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Here is grep command:

grep "%SWFPATH%/plugins/" filename 

And its output:


I'd like to generate a file containing the names of the all files in the 'plugins/' directory, that are mentioned in a certain file.

Basically I need to extract the file name and the extension from every line. I can manage to delete any duplicates but I can't figure out how to extract the information that I need.

This would be the content of the file that I would like to get:



PS: The thread "Extract filename and extension in bash (14 answers)" explains how to get filename and extension from a 'variable'. What I'm trying to achieve is extracting these from a 'file', which is completely different'

share|improve this question
possible duplicate of Extract filename and extension in bash – Marc B Jun 6 '13 at 16:57
duplicate… – blue Jun 6 '13 at 16:59
up vote 1 down vote accepted

For this specific problem

awk '/\/plugins\// {sub(/.*\//, ""); sub(/(\);|")?$/, "");
   arr[$0] = $0} END {for (i in arr) print arr[i]}' filename
share|improve this answer
the second sub does not work well with the first two strings – blue Jun 6 '13 at 17:11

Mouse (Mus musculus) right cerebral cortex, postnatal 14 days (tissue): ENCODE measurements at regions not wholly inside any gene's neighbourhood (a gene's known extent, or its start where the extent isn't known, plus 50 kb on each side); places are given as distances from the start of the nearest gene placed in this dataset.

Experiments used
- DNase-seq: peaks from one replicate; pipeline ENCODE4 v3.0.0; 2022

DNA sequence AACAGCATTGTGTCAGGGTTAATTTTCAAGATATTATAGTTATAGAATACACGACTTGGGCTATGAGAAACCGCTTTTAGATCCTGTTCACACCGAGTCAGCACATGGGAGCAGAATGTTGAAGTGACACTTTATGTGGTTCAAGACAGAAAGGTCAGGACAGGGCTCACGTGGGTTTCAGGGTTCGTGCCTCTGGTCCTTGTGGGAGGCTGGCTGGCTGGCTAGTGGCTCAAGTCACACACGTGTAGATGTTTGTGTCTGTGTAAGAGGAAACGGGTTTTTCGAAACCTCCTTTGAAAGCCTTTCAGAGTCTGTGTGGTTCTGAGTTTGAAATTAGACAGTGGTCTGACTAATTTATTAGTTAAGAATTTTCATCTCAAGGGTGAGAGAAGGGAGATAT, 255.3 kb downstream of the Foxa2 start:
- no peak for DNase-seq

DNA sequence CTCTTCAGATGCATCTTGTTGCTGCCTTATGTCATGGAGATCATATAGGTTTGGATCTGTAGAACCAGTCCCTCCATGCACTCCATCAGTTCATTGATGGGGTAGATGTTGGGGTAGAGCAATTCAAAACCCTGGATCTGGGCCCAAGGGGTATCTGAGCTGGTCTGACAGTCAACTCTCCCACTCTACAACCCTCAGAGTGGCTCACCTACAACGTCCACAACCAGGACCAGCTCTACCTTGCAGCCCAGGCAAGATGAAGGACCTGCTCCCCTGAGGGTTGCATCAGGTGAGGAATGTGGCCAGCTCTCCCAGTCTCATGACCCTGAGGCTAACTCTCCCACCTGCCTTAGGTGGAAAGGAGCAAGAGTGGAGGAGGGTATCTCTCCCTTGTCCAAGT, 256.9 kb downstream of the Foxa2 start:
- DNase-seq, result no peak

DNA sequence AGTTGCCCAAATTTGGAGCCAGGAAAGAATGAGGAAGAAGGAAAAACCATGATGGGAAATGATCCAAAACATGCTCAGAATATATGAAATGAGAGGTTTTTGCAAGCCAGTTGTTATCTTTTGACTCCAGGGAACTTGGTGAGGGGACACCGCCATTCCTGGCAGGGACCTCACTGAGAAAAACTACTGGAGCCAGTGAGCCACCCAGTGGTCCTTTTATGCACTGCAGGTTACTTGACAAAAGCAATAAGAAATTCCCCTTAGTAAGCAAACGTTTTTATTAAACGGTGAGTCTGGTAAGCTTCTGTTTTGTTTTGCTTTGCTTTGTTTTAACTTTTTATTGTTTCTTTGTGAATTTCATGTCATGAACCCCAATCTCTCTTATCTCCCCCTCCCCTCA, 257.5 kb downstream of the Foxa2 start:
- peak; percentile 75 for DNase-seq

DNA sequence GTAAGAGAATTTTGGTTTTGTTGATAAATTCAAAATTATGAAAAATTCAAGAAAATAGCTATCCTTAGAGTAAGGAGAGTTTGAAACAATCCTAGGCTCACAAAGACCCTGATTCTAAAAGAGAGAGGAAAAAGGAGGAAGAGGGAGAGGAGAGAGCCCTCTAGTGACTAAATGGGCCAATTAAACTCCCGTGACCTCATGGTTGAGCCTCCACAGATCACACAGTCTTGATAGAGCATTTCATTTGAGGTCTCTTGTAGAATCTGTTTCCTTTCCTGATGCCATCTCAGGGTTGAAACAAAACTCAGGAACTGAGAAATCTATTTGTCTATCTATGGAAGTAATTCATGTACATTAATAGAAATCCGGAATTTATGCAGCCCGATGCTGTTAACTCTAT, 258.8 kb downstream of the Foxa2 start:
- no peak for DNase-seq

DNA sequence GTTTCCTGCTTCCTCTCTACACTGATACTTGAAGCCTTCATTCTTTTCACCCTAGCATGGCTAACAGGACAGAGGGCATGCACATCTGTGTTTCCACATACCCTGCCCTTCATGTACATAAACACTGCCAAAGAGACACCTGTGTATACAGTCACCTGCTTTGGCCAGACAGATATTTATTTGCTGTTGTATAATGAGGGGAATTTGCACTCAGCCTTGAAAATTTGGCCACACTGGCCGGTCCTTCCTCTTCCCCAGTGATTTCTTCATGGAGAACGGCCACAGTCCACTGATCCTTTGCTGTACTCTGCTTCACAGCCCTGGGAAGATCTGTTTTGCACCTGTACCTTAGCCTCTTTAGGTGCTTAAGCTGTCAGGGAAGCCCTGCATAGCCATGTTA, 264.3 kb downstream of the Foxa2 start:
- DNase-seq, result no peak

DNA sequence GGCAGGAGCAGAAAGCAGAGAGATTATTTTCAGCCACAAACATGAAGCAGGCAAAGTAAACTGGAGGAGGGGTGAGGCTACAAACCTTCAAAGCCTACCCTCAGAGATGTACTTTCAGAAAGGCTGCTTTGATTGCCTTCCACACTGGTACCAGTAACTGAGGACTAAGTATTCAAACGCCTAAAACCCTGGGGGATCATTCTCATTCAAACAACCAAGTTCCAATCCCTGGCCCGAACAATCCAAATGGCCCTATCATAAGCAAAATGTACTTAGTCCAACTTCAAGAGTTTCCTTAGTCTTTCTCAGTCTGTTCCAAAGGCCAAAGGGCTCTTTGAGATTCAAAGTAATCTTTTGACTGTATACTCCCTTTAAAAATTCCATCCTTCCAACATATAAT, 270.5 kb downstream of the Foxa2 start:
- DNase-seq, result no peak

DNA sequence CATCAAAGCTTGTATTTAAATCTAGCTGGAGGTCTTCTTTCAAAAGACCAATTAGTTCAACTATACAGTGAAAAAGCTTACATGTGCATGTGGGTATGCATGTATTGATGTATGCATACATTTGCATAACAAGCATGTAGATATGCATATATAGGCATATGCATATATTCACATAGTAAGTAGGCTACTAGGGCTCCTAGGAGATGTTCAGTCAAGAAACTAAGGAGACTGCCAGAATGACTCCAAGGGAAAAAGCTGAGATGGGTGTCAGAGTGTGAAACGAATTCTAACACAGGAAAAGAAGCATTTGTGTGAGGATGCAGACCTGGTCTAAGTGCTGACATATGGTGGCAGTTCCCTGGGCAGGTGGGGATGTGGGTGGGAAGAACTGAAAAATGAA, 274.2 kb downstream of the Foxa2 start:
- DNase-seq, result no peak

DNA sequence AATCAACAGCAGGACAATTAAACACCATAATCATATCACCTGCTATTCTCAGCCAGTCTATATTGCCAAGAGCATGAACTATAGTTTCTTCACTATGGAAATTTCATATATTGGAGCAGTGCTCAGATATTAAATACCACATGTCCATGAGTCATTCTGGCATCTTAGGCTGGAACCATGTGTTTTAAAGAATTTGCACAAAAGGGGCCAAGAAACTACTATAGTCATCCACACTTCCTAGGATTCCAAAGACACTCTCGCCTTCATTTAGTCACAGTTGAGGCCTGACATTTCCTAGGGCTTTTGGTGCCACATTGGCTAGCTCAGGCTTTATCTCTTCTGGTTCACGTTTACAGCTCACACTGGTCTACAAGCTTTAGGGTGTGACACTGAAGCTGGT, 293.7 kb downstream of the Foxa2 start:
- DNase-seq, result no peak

@blue, added in a different solution – iruvar Jun 6 '13 at 20:50
Thanks! Worked like a charm. I didn't have any preblems with the second 'sub' – RafaelGP Jun 7 '13 at 14:47
@RafaelGP, good to know! Blue pointed out an issue with the second sub in my original answer that I was able to subsequently fix, so you no longer see the issue in the latest answer. Cheers. – iruvar Jun 7 '13 at 14:48

Using awk:

grep "%SWFPATH%/plugins/" filename | \
awk '{ match($0, /plugins\/([^\/[:space:]]+)\.([[:alnum:]]+)/,submatch);
     print "filename:"submatch[1];
     print "extension:"submatch[2];

Some explanation:

the match function takes every line processed by awk (indicated by $0) and looks for matches to that regex. Submatches (the parts of the string that match the parts of the regex between parentheses) are saved in the array submatch. print is as straightforward as it looks, it just prints stuff.

share|improve this answer
Sorry, I get the following error "awk: line 1: syntax error at or near," – RafaelGP Jun 7 '13 at 14:46

Use awk to simply extract the filename and then sed to clean up the trailing )"; characters.

 awk -F/ '{print $NF}' a  | sed -e 's/);//' -e 's/"$//'
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